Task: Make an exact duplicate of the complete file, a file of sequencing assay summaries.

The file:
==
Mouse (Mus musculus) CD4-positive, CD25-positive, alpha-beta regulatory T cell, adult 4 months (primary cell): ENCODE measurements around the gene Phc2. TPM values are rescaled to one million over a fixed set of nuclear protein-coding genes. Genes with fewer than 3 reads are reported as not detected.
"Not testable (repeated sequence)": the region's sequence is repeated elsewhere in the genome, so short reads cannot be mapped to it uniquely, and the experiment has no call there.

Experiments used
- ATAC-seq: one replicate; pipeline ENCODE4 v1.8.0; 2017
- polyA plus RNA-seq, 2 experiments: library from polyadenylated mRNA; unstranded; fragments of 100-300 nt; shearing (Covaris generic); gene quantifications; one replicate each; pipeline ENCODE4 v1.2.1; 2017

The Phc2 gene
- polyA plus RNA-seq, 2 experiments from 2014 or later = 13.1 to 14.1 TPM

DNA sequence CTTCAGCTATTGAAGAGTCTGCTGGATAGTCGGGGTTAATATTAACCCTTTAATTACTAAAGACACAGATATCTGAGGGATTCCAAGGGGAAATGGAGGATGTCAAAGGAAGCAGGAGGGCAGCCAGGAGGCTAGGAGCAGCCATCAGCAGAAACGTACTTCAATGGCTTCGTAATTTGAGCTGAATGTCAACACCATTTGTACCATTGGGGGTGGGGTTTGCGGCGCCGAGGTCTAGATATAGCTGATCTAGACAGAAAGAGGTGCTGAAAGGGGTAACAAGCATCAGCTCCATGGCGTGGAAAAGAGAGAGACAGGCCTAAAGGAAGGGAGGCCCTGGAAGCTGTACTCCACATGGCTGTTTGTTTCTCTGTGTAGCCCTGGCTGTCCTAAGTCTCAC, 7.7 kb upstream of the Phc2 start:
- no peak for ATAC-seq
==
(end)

Mouse (Mus musculus) CD4-positive, CD25-positive, alpha-beta regulatory T cell, adult 4 months (primary cell): ENCODE measurements around the gene Phc2. TPM values are rescaled to one million over a fixed set of nuclear protein-coding genes. Genes with fewer than 3 reads are reported as not detected.
"Not testable (repeated sequence)": the region's sequence is repeated elsewhere in the genome, so short reads cannot be mapped to it uniquely, and the experiment has no call there.

Experiments used
- ATAC-seq: one replicate; pipeline ENCODE4 v1.8.0; 2017
- polyA plus RNA-seq, 2 experiments: library from polyadenylated mRNA; unstranded; fragments of 100-300 nt; shearing (Covaris generic); gene quantifications; one replicate each; pipeline ENCODE4 v1.2.1; 2017

The Phc2 gene
- polyA plus RNA-seq, 2 experiments from 2014 or later = 13.1 to 14.1 TPM

DNA sequence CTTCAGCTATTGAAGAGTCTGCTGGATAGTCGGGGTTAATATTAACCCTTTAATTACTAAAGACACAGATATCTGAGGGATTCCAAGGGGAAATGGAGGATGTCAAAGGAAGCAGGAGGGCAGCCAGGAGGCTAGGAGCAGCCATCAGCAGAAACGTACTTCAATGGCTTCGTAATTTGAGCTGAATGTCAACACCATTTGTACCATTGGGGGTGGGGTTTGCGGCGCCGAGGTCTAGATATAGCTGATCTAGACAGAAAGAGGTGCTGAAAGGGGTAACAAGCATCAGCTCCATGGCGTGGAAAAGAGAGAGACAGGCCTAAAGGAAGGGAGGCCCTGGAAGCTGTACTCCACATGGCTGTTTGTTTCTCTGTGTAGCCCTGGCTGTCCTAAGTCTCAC, 7.7 kb upstream of the Phc2 start:
- no peak for ATAC-seq